3. John W. Zimmer Says:

    Great post and very detailed Kim. Thanks for pointing out the obivous (I wish)! If people would just realize that the time for talking ends when an aggressor steps into your critical distance – bullys would not get the drop on anyone! To use boxing lingo.. you can stick or move… meaning you can attack or get out of the way if someone steps close enough to hit you.

    Thanks for the contribution Kim!

    John W. Zimmer

  4. Dave Says:

    Unfortunately Kim the”don’t wait to try and talk your way out of it” is a good way for most guys to end up in jail. Police will almost always arrest a male if he is the first to strike and especially if he struck first and is the victor.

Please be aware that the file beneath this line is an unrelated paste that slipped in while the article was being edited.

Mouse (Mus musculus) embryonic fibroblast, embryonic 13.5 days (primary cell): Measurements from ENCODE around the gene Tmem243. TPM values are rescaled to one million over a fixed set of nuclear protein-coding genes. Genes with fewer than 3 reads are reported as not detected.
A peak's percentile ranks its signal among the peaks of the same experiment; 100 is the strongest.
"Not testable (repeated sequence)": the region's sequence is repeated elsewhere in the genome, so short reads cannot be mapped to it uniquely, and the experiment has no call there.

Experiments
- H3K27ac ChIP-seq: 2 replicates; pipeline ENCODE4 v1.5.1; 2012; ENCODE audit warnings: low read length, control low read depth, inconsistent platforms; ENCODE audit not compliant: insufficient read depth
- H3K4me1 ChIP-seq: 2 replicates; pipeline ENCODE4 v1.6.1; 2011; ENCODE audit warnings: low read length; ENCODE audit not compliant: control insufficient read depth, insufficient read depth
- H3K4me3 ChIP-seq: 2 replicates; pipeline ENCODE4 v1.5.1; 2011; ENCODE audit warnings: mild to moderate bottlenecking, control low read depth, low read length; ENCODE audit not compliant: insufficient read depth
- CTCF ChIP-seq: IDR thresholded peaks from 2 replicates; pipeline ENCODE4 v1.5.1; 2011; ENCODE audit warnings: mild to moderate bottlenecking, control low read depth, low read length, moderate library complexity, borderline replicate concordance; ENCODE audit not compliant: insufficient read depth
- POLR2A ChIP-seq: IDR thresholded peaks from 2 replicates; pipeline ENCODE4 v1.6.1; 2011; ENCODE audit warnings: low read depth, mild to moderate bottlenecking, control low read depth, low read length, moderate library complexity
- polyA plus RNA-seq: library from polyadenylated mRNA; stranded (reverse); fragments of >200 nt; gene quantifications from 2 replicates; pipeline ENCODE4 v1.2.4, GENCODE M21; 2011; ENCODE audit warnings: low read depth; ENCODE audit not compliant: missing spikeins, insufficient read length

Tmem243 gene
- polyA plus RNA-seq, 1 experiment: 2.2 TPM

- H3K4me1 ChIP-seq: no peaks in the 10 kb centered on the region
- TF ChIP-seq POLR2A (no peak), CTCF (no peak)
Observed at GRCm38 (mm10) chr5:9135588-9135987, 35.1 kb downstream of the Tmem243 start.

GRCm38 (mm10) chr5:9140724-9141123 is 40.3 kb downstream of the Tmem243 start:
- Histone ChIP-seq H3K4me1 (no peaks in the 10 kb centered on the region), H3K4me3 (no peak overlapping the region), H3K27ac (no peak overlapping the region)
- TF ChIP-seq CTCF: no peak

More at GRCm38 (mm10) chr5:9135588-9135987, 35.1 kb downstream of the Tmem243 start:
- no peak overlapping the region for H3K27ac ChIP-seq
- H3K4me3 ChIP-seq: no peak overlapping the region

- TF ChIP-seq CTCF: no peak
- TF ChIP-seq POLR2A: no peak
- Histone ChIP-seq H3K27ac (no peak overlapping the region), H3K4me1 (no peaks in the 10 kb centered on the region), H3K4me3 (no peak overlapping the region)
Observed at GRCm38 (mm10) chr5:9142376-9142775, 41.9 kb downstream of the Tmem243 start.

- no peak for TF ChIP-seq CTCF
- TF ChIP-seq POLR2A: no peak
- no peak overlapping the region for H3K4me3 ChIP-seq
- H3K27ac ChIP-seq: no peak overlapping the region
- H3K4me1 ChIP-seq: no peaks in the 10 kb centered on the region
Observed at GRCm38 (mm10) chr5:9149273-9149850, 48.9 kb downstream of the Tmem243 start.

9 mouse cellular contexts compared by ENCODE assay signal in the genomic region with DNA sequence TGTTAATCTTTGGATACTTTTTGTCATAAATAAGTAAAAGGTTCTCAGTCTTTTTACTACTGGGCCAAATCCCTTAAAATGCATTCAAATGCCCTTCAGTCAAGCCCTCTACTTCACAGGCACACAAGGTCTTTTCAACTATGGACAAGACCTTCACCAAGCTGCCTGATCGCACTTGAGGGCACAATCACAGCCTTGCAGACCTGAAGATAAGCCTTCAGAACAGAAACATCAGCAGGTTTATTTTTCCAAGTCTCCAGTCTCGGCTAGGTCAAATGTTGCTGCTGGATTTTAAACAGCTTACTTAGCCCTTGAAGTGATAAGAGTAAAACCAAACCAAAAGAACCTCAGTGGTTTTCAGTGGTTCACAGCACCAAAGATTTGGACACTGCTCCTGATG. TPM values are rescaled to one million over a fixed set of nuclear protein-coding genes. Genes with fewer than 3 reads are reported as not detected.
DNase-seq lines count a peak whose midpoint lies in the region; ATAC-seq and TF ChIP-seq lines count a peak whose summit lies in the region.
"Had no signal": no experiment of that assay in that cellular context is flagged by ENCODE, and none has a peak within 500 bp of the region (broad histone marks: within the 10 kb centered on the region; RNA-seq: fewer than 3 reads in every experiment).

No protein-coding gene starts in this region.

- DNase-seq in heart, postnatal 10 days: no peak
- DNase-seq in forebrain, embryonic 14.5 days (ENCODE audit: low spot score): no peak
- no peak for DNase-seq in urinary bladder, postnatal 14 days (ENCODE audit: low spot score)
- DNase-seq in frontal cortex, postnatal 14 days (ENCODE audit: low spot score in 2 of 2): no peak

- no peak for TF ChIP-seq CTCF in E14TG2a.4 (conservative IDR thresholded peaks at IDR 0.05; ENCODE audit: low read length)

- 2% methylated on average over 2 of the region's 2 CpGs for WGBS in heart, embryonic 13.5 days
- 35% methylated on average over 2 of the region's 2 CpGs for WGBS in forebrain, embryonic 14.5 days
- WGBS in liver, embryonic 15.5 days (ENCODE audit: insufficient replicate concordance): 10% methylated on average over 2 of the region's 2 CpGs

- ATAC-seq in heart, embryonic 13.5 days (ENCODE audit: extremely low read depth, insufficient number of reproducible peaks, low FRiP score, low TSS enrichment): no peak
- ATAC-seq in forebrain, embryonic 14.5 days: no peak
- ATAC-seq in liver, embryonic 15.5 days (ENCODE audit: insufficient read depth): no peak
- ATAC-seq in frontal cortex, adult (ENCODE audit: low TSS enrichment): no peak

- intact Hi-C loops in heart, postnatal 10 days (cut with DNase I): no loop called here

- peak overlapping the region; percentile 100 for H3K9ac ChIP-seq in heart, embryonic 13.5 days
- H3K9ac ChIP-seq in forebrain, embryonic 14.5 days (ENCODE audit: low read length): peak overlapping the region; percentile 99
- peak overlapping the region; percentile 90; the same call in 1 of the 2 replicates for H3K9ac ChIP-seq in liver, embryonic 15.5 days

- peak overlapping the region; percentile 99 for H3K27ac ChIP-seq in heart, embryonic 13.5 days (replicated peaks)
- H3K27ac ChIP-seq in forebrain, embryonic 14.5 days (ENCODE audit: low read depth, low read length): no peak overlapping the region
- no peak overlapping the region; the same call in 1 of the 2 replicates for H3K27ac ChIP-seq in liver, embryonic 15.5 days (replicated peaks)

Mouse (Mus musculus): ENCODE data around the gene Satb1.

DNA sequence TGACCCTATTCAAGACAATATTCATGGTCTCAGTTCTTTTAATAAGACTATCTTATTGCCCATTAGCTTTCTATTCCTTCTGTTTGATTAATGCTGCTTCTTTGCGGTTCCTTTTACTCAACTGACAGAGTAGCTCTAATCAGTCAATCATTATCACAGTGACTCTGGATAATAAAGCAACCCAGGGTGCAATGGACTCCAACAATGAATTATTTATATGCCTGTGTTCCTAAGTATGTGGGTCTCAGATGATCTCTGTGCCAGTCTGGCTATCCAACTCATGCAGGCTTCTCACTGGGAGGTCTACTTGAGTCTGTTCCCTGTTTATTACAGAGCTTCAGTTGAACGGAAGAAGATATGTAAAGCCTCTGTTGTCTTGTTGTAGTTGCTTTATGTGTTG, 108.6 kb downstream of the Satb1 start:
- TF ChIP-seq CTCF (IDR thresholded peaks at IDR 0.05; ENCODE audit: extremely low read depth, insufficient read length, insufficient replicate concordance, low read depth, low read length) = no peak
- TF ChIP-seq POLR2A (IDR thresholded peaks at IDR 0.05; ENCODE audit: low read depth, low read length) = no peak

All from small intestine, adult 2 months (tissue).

5. John W. Zimmer Says:

    Good point Dave. Cops have a tough job trying to discern who is actually as fault when they roll on a location but I’ve found that keeping the critical distance as the most important thing in any altercation.
    In this case a guy was getting aggressive while he was on a pay phone (with a few too many beers in him) and he responded aggressively verbally (while the guy was right next to him). Kim got blind sided and luckily came out ok with his spinning rear.
    The proper response would have been to keep the guy out of his distance by backing up or challenging him before he got too close. Either way if the guy came at him swinging – he is within his rights to defend himself – no matter who connected first.
    Nothing works right with no distance – the first one to attack generally wins unless they are incompetent.